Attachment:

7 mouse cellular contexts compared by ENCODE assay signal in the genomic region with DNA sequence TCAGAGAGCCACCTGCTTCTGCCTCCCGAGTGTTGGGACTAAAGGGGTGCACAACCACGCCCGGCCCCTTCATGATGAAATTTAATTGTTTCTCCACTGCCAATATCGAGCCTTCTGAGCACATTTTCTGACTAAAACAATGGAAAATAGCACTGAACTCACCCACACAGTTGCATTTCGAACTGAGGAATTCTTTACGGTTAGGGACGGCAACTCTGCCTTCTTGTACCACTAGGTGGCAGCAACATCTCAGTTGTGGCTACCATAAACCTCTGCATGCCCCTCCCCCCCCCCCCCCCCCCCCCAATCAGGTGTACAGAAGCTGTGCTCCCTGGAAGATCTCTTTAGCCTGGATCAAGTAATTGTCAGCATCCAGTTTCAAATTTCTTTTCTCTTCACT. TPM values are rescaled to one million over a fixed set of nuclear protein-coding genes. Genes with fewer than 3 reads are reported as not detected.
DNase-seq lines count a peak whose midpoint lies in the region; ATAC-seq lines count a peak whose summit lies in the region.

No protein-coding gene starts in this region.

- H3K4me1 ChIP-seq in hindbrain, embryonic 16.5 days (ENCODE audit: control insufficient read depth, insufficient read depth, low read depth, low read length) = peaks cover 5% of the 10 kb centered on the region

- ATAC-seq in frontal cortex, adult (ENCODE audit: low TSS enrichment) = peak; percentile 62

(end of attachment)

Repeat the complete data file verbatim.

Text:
7 mouse cellular contexts compared by ENCODE assay signal in the genomic region with DNA sequence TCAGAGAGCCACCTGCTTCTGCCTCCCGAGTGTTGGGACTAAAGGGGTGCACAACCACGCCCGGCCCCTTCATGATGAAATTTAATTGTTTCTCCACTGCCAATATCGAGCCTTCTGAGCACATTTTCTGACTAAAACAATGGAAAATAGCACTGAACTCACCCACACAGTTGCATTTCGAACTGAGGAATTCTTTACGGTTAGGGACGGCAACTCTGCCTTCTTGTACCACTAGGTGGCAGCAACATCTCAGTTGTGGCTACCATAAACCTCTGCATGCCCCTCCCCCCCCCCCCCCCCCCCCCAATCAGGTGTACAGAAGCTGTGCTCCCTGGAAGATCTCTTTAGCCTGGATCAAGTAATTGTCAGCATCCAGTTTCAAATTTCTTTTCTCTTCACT. TPM values are rescaled to one million over a fixed set of nuclear protein-coding genes. Genes with fewer than 3 reads are reported as not detected.
DNase-seq lines count a peak whose midpoint lies in the region; ATAC-seq lines count a peak whose summit lies in the region.

No protein-coding gene starts in this region.

- H3K4me1 ChIP-seq in hindbrain, embryonic 16.5 days (ENCODE audit: control insufficient read depth, insufficient read depth, low read depth, low read length) = peaks cover 5% of the 10 kb centered on the region

- ATAC-seq in frontal cortex, adult (ENCODE audit: low TSS enrichment) = peak; percentile 62